There is something special about it when the Christmas season rolls around. The darkness of Halloween is past, Thanksgiving festivities are over, and now comes a season with a totally different flavor. And even though in the northern hemisphere the leaves are pretty much gone everywhere, the days are short and weather cold, there can be a magicalness about this season when we celebrate our Savior’s birth. As one secular song puts it, “It’s a Most Wonderful Time of the Year.”
Lights, decorations, music, snug homes, good food, presents, and love of family all contribute to the sense of specialness about this time of year. But with that, it is edifying to consider the events surrounding His coming and the seemingly random group of people to whom it was evident that something big was in the works.
I have pondered Peter’s words, where in regard to Christ’s glory he stated that he was not following some cunningly devised fairy tale (2 Peter 1:16). He had personally experienced the power and majesty of his Lord. Speaking of his experience on the mount of Transfiguration he rightfully proclaims that he was an eyewitness of the power and majesty of the One shrouded in the form of a man, but who was much more than a man.
There were others who were also eyewitnesses, with a clear record of their experiences. There were the prophets of old who looked into the dim future and by the Spirit saw something glorious and bright on the horizon. There were the wise men of the east who were seized by an overpowering conviction that the God of all creation was up to something of enormous meaning that they were allowed to glimpse. Luke 2 speaks of the seemingly random encounters of elderly Anna and Simeon with the child Jesus and the great thankfulness and rejoicing that they experienced as they sensed the unfolding of the mighty plan of God. And we remember the shepherds in the field and their encounter with the angelic host making joyful proclamation. I dare say those fellows never forgot that encounter!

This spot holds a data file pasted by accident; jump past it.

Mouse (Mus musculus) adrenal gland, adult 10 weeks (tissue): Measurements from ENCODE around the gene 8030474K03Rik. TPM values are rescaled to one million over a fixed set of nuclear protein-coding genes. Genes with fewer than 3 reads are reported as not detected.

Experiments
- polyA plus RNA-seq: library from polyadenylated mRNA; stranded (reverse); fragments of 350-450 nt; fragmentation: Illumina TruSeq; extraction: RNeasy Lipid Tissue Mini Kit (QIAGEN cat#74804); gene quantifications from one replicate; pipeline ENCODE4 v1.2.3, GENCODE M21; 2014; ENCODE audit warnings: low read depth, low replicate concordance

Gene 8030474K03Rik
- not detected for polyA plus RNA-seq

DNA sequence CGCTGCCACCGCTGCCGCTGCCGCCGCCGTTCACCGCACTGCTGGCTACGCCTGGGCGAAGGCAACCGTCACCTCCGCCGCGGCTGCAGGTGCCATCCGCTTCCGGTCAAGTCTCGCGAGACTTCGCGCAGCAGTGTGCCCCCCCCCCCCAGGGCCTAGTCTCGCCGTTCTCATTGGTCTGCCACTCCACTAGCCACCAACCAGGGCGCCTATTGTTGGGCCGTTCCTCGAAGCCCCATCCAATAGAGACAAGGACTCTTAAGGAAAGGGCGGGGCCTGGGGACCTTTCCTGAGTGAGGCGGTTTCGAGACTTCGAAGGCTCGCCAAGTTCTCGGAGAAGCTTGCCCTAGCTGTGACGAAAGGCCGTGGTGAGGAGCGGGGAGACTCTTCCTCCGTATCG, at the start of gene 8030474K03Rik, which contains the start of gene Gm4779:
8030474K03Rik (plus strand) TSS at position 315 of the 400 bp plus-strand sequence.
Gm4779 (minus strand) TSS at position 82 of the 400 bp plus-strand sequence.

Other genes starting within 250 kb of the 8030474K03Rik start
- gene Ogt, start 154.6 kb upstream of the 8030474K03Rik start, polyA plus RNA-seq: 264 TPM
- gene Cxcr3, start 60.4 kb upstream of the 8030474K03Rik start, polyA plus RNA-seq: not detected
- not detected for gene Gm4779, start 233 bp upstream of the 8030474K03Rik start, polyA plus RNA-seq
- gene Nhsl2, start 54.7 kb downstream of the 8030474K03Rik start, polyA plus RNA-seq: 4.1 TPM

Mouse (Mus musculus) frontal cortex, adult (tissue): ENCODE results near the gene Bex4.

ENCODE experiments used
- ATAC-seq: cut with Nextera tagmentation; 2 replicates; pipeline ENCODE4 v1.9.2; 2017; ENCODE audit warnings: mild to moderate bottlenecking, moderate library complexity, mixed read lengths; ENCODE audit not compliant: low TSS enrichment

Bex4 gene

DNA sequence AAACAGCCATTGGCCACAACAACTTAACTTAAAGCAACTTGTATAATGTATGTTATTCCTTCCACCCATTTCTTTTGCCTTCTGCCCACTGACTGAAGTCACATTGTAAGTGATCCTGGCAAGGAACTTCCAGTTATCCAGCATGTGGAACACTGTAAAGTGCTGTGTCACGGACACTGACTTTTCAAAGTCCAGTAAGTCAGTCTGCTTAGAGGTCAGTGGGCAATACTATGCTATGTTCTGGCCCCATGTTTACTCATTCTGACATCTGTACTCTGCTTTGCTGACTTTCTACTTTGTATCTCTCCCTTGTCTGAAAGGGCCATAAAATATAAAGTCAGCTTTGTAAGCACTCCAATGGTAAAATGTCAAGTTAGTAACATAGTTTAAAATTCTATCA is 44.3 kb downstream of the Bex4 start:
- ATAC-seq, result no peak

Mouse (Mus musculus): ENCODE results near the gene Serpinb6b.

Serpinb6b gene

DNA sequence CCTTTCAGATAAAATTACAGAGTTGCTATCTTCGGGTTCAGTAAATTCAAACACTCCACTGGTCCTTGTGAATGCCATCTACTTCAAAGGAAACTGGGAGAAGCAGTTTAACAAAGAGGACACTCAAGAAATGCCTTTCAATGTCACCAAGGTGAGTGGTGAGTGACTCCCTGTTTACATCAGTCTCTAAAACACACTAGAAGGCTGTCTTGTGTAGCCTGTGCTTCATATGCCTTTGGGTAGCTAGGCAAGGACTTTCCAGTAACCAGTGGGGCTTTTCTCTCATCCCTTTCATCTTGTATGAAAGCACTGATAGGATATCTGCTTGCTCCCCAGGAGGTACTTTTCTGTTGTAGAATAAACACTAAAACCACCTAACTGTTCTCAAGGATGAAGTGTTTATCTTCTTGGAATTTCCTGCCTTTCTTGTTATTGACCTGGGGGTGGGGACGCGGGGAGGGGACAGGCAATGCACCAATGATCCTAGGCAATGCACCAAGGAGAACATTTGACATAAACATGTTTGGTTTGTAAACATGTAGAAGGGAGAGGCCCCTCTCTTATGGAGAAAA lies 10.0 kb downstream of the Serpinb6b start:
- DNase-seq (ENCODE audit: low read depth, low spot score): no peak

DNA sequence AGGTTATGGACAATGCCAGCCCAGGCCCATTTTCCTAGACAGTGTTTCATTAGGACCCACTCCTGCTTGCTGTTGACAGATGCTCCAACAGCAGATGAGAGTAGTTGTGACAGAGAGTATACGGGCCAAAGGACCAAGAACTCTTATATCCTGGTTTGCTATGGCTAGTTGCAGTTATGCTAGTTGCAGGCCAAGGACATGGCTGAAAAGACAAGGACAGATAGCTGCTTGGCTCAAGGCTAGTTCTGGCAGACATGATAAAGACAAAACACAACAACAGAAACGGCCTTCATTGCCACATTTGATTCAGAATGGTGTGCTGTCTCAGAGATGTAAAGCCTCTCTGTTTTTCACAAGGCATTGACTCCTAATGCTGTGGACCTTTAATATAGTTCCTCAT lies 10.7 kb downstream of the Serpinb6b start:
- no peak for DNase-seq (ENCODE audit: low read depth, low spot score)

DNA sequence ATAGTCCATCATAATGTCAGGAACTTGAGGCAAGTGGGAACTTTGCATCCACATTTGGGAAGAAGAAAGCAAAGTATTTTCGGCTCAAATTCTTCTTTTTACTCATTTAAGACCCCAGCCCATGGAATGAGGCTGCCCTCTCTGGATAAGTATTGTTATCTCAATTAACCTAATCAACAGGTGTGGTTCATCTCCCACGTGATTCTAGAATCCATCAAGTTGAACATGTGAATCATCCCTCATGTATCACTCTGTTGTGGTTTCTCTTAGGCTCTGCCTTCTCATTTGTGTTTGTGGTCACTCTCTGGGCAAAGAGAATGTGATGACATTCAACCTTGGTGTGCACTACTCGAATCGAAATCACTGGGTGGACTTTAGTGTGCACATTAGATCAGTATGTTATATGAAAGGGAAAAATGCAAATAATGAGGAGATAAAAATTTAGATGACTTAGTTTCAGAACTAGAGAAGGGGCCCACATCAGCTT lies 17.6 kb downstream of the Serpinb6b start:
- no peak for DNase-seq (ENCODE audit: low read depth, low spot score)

Later on, the disciples and other followers witnessed the mighty demonstrations that something other worldly was at work in Jesus. Forgiveness of sin, healing of bodies, multiplied food, the stilling of the storm, and the mastery of demonic spirits were the norm around the Lord. It would probably be an understatement to say that they were stunned by much of what they observed, but Peter correctly summed it up when he declared of Jesus, “Thou art the Christ, the Son of the Living God.”
The Apostle John, early in his Gospel, declared, “We beheld His glory.” Later, he stated that he had written in order that his readers would be helped to believe on the One that he wrote of. And how helpful to us are the words of Jesus after setting Thomas straight, “Blessed are those who have not seen, yet have believed.” How wonderful the winsomeness of John’s words in conveying the message.
The eyes of faith can look beyond present tensions, exulting in the “wonders of His love,” and with the prophets, keep peering ahead through the gloom at more good things to come! So as we ponder the reason for the season, though we may never experience an eyewitness encounter, may we, too, be able to say, “We Beheld His Glory”!
Happy Sabbath to all.